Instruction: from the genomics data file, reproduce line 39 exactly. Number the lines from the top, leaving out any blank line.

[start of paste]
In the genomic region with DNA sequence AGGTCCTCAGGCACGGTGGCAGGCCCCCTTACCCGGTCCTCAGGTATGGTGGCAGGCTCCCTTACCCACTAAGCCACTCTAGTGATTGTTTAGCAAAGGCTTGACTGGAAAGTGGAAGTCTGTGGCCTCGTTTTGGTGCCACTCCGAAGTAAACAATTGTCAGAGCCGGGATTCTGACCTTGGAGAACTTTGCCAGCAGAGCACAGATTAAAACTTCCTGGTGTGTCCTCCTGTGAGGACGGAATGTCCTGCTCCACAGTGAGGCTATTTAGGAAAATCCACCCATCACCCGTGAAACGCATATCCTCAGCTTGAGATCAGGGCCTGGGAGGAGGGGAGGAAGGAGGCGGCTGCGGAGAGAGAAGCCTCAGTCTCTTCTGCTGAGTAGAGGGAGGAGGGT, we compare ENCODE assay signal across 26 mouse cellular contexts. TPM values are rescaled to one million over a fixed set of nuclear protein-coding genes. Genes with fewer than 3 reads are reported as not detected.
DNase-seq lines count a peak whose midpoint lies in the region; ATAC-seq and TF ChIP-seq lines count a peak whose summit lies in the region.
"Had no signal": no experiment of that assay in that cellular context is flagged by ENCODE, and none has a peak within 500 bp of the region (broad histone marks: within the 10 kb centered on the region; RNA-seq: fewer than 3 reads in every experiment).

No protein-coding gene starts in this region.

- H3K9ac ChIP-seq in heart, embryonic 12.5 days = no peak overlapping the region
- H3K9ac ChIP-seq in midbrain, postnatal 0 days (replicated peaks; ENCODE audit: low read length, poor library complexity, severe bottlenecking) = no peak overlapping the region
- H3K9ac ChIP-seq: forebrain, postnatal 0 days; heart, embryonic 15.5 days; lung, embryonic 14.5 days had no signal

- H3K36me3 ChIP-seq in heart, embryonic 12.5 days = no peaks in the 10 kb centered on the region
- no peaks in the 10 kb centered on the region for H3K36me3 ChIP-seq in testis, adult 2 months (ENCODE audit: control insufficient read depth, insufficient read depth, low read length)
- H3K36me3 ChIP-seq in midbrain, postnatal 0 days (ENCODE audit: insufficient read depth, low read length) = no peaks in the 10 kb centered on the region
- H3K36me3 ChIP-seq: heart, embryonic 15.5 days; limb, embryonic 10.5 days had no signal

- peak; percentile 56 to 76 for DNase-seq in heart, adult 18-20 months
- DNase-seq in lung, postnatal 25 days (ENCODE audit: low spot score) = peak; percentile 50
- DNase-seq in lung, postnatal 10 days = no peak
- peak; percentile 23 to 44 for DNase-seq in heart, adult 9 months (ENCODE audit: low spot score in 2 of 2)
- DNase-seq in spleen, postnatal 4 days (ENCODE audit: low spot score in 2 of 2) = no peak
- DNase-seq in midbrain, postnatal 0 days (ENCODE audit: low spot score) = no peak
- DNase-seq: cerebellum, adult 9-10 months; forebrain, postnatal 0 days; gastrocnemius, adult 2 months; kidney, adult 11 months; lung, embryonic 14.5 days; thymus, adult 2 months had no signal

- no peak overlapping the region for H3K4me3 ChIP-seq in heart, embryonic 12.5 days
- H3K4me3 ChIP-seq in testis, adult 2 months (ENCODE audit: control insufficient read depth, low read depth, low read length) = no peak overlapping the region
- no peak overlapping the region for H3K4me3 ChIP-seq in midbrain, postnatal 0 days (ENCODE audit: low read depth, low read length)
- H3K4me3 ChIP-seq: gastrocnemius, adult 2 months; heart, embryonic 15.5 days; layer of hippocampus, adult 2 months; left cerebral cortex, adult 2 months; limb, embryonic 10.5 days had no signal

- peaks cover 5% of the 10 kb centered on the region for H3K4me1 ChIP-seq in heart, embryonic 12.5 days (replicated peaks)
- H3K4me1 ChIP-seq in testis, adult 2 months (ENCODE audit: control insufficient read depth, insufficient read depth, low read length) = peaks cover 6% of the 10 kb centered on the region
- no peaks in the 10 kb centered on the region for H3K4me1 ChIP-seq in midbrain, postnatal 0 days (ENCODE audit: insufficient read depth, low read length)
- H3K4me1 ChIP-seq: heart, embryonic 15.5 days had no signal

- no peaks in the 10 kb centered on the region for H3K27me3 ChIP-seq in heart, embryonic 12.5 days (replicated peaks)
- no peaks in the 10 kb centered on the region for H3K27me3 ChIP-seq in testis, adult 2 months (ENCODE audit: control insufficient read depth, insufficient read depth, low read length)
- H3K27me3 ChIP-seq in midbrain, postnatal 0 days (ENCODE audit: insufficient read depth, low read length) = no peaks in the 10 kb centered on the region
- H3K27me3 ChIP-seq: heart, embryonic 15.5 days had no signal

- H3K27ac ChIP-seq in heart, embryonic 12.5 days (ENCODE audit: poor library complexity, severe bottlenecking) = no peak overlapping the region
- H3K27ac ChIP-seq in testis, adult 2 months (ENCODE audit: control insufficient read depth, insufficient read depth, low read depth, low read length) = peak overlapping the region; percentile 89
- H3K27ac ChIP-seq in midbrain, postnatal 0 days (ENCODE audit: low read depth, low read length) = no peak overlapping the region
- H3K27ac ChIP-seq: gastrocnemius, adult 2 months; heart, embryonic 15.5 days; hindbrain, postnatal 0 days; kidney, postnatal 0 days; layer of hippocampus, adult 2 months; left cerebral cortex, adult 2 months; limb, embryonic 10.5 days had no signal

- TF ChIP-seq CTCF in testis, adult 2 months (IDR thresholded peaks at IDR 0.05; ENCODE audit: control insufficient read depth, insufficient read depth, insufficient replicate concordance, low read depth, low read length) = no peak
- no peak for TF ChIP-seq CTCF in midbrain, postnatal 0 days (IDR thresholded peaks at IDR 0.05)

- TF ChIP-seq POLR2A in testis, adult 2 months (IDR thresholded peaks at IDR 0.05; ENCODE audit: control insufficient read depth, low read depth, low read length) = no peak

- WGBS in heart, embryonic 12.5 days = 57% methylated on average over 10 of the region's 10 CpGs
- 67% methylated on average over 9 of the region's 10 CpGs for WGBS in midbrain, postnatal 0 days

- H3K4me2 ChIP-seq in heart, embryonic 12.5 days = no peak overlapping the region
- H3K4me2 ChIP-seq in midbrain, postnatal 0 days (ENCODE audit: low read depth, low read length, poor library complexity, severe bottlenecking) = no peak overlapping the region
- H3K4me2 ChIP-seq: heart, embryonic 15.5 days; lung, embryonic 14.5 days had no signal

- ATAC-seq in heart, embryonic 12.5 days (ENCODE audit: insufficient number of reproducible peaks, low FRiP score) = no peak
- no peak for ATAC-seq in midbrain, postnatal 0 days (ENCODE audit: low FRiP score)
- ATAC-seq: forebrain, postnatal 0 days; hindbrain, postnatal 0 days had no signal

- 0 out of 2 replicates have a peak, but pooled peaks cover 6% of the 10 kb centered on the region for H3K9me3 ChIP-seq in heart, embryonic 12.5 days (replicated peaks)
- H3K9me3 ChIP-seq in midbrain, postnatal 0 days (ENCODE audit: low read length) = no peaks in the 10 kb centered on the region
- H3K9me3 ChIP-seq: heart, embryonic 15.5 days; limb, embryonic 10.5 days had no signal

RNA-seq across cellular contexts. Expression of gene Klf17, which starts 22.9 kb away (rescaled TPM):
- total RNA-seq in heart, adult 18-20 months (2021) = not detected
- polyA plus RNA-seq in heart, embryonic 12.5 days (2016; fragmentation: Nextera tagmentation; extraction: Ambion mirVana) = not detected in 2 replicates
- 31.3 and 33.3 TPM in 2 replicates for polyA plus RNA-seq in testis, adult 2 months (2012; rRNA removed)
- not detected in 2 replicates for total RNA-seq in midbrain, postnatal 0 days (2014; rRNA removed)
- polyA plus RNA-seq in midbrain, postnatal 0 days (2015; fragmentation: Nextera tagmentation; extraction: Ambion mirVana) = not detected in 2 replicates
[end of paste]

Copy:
- 67% methylated on average over 9 of the region's 10 CpGs for WGBS in midbrain, postnatal 0 days